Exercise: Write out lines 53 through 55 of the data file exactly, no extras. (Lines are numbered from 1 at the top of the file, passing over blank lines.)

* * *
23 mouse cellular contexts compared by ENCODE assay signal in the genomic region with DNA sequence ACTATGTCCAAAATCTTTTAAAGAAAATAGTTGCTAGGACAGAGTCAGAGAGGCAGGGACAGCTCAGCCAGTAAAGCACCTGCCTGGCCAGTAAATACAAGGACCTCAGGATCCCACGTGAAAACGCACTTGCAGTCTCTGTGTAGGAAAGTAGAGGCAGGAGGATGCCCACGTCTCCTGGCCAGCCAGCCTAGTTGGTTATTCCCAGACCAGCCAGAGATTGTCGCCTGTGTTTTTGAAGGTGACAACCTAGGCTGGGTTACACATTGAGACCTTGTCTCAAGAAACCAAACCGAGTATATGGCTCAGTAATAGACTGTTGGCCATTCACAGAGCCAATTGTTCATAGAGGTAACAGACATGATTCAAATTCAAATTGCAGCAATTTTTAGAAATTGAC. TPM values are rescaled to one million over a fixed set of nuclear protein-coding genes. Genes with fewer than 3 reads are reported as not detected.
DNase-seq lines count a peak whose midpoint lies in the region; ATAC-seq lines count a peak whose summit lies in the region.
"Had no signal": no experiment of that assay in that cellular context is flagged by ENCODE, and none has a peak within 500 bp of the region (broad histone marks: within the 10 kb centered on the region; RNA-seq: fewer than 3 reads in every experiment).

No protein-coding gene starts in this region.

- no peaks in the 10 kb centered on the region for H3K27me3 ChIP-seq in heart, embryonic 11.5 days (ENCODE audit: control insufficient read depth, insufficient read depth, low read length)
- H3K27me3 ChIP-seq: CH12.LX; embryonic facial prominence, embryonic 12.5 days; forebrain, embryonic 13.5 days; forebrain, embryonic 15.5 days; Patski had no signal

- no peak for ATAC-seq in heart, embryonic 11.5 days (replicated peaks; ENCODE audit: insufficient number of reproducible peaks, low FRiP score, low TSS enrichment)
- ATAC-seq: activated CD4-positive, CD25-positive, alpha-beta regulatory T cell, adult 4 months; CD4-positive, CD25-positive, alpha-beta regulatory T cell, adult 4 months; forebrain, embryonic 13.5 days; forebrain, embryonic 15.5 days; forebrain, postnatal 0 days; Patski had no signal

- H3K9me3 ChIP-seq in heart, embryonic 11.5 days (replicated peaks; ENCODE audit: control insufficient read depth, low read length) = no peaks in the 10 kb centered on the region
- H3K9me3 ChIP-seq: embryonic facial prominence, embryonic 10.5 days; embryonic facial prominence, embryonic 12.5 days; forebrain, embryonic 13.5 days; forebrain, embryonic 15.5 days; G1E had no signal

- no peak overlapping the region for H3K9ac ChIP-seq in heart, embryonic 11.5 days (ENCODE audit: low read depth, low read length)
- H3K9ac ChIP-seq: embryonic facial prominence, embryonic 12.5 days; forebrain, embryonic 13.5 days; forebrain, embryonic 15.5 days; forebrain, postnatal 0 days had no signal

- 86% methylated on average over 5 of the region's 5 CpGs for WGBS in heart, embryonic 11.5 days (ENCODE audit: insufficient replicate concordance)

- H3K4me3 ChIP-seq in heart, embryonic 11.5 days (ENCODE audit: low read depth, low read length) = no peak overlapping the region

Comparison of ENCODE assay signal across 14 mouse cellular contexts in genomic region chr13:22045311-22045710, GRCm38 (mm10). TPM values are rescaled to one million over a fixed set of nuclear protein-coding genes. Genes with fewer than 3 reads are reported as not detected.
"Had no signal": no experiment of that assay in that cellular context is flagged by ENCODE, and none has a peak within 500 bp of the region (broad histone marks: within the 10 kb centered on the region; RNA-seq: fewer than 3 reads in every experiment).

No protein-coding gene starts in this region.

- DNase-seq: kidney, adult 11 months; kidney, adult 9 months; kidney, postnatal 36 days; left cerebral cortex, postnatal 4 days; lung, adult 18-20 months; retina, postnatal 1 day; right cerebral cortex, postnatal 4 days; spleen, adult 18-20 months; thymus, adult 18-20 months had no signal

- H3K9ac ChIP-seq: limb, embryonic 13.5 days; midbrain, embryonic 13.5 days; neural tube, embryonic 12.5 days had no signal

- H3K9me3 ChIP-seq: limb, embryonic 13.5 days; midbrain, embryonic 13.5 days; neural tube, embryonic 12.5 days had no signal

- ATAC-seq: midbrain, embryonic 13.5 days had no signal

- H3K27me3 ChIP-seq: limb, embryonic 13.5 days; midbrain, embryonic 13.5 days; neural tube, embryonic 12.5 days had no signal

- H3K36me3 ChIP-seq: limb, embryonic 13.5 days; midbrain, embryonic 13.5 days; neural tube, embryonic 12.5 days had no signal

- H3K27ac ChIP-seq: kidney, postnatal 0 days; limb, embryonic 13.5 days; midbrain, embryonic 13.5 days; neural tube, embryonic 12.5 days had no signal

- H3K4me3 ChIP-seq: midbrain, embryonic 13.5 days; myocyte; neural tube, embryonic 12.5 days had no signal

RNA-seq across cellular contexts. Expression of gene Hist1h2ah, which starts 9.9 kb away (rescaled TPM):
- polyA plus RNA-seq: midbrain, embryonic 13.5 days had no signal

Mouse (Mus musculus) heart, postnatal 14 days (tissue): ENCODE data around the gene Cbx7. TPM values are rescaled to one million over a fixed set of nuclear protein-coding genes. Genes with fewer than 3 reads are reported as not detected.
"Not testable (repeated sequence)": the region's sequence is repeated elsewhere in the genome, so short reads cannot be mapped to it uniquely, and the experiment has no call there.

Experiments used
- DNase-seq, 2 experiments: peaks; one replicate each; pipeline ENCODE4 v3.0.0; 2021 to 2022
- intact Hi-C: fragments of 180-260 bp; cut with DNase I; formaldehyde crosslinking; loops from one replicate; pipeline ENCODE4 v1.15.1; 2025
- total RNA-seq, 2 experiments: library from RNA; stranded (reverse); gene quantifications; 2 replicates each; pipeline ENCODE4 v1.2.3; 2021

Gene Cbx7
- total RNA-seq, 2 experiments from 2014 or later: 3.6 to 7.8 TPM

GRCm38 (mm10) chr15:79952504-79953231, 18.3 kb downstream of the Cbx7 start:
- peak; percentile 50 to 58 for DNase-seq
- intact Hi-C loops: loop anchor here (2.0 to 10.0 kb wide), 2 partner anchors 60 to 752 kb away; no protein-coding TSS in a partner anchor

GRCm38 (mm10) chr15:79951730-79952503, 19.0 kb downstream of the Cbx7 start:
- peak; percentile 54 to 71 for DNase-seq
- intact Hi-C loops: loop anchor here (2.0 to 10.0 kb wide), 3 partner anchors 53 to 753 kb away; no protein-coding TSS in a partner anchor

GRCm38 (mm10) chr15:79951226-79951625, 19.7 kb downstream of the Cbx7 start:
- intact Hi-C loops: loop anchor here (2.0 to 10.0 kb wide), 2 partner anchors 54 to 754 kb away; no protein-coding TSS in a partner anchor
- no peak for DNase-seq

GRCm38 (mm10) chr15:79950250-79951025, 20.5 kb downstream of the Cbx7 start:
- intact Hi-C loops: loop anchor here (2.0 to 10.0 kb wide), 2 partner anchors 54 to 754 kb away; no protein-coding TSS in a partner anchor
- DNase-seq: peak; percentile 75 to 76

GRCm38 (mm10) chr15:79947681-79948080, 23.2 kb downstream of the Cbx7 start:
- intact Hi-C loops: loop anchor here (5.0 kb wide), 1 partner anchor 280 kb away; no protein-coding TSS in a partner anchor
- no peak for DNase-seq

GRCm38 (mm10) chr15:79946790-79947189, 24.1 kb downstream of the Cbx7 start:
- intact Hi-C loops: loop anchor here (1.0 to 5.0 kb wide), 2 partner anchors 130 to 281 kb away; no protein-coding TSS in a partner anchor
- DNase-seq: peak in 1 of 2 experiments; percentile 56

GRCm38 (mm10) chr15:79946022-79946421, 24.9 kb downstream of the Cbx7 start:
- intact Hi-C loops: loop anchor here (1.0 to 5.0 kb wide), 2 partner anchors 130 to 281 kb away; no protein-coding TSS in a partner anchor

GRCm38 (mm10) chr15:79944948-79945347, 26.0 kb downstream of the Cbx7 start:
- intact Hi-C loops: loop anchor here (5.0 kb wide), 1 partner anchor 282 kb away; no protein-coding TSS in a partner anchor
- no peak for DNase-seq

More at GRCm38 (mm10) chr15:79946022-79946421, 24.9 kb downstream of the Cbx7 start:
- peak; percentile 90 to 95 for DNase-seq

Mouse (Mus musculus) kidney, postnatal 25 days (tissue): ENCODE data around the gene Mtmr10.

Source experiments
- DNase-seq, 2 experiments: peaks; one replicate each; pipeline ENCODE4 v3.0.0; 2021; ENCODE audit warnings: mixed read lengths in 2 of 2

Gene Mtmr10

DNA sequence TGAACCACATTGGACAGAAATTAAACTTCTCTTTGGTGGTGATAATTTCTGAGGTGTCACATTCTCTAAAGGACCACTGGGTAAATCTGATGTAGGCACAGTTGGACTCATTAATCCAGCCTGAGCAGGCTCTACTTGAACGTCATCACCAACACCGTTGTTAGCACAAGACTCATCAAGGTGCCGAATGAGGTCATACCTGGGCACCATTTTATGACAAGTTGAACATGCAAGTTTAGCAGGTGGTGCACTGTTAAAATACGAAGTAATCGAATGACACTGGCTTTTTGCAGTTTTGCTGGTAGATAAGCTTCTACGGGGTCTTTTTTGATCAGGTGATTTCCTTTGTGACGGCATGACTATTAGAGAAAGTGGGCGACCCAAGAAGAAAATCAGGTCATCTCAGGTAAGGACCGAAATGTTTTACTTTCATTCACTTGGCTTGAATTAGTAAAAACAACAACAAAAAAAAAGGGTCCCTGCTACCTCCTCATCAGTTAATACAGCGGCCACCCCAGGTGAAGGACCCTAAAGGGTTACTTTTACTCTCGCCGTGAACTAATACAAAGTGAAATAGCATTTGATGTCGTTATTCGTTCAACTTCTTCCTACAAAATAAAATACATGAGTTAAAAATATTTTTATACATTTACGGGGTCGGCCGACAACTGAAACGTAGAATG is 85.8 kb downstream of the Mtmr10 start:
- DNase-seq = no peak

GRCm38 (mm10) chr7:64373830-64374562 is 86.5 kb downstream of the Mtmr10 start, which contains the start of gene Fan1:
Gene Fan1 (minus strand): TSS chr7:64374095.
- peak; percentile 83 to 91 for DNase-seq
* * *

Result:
- DNase-seq: peak in 1 of 2 experiments; percentile 56

GRCm38 (mm10) chr15:79946022-79946421, 24.9 kb downstream of the Cbx7 start:
- intact Hi-C loops: loop anchor here (1.0 to 5.0 kb wide), 2 partner anchors 130 to 281 kb away; no protein-coding TSS in a partner anchor